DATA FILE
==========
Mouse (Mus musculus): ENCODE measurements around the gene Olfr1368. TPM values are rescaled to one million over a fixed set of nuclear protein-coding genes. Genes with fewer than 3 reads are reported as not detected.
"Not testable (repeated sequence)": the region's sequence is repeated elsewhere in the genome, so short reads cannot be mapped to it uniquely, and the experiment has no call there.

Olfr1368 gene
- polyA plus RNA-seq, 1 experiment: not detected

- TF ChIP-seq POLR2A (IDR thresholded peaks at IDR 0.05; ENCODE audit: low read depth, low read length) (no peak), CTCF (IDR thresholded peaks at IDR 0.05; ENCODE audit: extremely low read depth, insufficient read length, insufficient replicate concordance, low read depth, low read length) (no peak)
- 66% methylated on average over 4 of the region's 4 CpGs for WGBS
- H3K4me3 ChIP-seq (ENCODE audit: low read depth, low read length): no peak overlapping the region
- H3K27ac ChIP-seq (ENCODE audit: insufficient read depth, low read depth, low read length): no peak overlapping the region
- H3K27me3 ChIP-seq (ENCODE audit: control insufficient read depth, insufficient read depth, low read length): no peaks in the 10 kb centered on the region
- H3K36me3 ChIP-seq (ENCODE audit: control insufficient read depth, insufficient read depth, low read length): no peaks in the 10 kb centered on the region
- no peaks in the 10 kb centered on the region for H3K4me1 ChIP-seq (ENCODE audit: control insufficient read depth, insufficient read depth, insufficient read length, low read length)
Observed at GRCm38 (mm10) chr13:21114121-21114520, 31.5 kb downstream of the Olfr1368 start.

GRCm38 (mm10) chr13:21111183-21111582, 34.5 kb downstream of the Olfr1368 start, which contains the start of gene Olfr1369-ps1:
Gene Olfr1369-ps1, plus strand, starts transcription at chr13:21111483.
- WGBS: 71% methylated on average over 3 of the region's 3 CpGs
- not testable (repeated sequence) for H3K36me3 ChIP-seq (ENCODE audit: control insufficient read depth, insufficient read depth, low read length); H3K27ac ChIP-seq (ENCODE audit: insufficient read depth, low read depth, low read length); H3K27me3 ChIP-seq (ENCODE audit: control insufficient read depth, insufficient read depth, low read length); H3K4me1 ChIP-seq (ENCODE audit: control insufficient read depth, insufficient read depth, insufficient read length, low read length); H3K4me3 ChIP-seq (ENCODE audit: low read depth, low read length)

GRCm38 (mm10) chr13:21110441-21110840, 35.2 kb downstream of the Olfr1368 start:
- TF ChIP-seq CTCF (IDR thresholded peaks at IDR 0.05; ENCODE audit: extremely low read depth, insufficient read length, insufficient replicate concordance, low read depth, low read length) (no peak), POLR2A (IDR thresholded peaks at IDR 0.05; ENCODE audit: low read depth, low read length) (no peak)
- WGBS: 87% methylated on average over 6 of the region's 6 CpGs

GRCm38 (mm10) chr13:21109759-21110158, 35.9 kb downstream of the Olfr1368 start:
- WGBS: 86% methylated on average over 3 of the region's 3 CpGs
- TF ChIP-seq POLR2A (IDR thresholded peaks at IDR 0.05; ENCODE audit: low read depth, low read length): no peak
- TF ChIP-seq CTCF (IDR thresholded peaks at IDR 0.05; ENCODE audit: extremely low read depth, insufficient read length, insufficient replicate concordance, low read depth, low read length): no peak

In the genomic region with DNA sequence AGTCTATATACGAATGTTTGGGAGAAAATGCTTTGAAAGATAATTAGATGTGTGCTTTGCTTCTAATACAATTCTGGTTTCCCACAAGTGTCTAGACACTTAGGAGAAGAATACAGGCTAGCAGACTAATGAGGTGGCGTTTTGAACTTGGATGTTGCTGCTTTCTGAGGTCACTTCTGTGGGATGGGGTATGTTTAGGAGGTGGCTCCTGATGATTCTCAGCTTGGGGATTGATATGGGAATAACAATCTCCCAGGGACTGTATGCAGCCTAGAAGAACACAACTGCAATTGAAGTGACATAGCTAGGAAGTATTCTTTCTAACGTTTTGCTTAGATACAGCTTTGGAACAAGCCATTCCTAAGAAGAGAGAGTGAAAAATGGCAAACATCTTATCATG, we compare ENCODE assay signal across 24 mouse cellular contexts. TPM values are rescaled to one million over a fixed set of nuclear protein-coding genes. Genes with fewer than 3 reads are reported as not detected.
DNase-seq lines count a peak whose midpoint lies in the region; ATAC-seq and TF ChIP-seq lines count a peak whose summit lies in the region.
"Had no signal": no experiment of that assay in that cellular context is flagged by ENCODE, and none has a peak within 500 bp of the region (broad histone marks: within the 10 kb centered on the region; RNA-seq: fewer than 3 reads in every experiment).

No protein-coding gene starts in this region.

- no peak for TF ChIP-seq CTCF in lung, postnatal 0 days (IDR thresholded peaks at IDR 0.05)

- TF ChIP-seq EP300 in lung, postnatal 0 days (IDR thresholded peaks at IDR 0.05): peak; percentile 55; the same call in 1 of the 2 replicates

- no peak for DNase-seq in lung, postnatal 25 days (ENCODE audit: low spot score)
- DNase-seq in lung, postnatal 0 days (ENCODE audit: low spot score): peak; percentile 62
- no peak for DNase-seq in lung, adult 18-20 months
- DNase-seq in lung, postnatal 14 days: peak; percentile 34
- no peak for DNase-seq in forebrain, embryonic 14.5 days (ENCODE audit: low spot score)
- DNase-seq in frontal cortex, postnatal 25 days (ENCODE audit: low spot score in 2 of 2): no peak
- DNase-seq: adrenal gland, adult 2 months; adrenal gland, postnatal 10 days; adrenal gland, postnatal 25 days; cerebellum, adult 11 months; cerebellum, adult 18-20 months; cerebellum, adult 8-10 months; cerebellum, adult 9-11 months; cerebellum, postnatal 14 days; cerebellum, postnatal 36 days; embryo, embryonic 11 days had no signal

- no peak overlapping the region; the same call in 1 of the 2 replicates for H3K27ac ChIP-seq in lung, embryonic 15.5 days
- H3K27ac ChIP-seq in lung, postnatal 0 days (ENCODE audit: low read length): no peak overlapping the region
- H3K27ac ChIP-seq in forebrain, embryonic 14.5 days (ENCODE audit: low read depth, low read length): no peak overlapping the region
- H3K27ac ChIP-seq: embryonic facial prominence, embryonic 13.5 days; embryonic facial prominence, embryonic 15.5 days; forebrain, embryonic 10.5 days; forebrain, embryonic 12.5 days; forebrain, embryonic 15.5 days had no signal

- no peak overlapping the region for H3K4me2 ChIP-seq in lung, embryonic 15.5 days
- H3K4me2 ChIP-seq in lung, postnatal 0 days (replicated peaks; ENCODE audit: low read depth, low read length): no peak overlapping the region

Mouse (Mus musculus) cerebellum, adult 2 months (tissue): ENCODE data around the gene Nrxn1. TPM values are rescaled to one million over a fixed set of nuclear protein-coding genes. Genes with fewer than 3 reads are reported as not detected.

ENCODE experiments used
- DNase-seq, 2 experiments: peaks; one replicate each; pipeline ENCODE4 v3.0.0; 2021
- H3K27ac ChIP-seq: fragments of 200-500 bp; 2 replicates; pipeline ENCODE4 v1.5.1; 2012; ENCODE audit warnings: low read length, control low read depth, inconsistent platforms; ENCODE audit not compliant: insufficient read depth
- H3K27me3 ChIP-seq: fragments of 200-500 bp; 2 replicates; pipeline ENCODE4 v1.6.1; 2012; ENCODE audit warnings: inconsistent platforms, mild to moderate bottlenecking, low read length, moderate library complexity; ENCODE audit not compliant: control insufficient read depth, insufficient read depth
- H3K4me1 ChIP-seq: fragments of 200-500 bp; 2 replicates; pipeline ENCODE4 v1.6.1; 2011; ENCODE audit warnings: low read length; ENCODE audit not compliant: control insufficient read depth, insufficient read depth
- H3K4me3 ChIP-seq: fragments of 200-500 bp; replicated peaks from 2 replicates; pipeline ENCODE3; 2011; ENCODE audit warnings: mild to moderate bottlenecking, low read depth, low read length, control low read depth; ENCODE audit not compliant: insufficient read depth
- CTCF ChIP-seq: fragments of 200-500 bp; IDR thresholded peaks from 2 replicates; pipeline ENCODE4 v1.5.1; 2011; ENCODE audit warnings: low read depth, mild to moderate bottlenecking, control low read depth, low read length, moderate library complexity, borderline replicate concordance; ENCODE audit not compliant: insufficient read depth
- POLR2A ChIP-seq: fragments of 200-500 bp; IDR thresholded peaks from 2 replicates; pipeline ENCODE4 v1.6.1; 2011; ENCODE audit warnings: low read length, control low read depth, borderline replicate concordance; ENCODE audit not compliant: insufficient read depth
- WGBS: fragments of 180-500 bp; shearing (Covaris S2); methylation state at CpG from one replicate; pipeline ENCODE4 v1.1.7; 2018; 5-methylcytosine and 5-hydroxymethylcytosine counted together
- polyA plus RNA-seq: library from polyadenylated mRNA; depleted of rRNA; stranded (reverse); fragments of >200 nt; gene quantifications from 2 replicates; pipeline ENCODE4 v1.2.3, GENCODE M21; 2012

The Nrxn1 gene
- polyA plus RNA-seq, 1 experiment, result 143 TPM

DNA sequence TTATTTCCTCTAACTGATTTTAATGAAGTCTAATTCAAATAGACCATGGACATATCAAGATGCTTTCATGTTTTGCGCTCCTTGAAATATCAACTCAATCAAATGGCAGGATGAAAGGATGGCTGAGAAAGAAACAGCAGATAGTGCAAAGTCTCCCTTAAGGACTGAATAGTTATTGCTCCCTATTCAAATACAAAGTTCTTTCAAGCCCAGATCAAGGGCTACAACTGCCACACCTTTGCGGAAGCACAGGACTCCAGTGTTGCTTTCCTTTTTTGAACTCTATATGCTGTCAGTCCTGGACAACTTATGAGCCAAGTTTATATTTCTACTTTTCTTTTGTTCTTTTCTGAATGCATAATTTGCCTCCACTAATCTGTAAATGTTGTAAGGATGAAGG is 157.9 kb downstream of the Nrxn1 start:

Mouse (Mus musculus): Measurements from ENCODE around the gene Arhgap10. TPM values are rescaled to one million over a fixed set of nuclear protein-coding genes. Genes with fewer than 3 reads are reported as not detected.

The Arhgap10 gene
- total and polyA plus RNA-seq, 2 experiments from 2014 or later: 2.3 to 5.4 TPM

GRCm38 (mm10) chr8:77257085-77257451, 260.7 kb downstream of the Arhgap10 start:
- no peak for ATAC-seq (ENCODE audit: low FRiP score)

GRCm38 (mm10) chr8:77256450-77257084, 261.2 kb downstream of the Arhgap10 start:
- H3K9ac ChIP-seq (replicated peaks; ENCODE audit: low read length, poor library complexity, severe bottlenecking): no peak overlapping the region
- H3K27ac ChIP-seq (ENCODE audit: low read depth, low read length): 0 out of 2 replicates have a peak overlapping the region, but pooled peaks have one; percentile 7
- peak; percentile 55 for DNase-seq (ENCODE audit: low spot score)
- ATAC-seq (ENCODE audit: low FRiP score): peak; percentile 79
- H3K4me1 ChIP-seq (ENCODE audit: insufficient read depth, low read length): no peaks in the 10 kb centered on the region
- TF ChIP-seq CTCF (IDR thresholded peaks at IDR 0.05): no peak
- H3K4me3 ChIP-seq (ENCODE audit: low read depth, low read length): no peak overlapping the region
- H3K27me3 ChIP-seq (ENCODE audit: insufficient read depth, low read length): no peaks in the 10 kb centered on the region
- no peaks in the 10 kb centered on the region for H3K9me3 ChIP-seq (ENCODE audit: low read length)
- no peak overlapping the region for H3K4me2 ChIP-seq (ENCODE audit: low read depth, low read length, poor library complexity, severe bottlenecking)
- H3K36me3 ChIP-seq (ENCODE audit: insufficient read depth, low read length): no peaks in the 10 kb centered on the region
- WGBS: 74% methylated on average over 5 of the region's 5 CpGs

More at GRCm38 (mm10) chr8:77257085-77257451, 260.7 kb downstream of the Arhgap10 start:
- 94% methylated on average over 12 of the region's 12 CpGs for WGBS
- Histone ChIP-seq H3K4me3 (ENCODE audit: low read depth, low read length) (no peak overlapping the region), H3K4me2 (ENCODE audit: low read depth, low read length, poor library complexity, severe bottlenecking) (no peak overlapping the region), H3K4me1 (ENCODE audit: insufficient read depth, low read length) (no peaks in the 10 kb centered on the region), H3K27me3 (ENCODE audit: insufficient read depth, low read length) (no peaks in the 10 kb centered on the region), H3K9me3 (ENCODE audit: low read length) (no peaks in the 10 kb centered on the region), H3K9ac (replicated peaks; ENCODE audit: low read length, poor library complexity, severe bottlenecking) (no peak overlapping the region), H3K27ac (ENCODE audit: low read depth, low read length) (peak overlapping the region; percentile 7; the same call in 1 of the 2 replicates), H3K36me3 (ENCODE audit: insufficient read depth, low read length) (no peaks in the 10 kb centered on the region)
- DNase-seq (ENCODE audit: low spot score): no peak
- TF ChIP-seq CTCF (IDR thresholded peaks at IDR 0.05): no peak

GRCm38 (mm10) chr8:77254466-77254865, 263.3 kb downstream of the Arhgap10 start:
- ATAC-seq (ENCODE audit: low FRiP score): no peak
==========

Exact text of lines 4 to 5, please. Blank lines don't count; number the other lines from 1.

- polyA plus RNA-seq, 1 experiment: not detected

- TF ChIP-seq POLR2A (IDR thresholded peaks at IDR 0.05; ENCODE audit: low read depth, low read length) (no peak), CTCF (IDR thresholded peaks at IDR 0.05; ENCODE audit: extremely low read depth, insufficient read length, insufficient replicate concordance, low read depth, low read length) (no peak)